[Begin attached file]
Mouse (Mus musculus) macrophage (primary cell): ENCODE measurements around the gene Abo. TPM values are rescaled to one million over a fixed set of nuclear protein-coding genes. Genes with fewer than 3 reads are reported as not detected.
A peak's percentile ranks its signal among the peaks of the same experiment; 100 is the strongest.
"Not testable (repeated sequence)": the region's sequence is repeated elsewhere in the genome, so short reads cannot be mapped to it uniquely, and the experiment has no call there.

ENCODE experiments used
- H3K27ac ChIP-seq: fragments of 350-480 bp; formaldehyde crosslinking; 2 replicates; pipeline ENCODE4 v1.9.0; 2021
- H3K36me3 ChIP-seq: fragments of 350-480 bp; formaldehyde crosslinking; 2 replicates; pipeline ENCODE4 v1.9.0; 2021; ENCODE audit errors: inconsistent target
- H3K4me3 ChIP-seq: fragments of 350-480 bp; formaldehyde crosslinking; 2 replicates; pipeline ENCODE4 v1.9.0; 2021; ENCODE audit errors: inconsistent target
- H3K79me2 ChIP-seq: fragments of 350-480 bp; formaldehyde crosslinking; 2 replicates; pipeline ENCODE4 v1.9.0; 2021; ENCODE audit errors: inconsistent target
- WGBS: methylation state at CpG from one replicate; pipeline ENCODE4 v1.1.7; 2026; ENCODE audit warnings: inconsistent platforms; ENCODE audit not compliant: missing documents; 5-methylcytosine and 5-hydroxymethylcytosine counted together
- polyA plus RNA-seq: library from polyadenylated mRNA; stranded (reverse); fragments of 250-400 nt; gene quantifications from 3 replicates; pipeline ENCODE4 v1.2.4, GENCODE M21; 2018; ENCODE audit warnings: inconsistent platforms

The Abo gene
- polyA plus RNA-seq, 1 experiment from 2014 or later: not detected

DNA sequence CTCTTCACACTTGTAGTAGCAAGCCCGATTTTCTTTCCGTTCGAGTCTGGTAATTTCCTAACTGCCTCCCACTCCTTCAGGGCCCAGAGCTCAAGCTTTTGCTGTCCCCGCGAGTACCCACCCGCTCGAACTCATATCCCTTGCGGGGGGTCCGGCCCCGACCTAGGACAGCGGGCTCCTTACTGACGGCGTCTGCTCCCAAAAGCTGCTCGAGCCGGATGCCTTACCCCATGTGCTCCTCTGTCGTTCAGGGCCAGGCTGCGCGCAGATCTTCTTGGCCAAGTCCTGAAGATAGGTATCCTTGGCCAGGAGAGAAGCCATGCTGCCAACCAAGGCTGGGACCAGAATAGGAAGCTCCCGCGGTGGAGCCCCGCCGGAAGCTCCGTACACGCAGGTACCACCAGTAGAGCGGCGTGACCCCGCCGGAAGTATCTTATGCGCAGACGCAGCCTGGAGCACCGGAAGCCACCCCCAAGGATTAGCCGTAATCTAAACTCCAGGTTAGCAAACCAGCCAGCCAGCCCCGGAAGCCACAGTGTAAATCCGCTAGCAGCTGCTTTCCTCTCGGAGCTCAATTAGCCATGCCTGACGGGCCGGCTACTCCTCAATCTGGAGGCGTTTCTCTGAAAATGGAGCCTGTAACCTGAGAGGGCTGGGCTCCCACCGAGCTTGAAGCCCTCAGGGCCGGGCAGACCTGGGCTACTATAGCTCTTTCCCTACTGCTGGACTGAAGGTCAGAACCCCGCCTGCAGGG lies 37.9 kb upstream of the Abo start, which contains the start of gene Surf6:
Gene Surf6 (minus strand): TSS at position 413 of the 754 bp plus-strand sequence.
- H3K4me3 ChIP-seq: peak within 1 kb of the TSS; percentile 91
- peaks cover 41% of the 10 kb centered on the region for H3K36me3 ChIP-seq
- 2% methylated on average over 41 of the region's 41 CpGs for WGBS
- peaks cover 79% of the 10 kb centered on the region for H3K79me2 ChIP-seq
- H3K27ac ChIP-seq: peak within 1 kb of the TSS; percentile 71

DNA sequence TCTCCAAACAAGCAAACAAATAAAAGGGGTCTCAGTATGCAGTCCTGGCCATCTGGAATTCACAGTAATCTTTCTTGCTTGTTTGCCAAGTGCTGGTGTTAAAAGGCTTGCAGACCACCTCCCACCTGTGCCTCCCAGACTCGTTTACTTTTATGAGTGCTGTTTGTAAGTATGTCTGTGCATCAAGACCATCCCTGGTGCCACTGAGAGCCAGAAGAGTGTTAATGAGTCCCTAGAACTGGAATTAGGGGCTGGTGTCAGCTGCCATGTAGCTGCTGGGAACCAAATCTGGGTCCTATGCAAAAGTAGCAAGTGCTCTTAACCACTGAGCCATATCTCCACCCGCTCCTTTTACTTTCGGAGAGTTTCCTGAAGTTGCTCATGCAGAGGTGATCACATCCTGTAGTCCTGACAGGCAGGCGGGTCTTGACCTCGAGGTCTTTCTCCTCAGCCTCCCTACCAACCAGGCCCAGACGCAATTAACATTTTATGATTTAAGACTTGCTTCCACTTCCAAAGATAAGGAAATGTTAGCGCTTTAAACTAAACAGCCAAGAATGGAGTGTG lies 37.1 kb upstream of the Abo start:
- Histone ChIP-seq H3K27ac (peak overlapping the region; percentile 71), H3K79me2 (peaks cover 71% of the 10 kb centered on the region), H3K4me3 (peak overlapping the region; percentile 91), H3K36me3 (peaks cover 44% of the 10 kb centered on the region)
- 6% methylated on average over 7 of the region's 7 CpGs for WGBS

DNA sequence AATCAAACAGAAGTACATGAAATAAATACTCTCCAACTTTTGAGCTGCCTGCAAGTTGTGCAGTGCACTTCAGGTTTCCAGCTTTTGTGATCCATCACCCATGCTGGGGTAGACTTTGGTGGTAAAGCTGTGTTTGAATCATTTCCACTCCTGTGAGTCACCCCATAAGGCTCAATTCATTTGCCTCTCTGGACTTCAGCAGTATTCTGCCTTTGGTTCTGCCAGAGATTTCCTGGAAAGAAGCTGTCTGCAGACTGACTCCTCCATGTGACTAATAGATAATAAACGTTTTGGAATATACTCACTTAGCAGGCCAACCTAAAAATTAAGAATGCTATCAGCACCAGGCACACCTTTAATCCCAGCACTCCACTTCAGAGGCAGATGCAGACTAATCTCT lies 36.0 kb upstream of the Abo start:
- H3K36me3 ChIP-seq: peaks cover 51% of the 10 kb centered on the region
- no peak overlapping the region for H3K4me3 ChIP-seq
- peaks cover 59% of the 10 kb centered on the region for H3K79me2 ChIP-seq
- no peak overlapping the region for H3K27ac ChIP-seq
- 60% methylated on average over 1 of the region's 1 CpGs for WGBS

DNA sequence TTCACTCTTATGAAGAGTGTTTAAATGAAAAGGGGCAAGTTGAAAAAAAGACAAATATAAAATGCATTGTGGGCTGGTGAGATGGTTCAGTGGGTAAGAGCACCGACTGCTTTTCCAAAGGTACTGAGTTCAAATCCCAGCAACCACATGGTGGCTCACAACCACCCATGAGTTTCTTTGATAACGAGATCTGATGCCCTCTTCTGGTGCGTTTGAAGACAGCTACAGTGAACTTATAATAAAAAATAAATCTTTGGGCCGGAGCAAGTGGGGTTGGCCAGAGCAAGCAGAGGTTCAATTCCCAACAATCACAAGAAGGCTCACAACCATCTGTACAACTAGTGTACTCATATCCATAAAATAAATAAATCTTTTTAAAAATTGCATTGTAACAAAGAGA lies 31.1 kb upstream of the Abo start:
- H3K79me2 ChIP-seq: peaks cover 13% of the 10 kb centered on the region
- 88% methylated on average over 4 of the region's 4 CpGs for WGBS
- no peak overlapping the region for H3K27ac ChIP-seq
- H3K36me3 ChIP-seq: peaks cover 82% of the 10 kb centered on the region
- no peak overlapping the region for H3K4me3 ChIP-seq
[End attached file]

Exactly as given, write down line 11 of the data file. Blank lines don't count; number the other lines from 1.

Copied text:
The Abo gene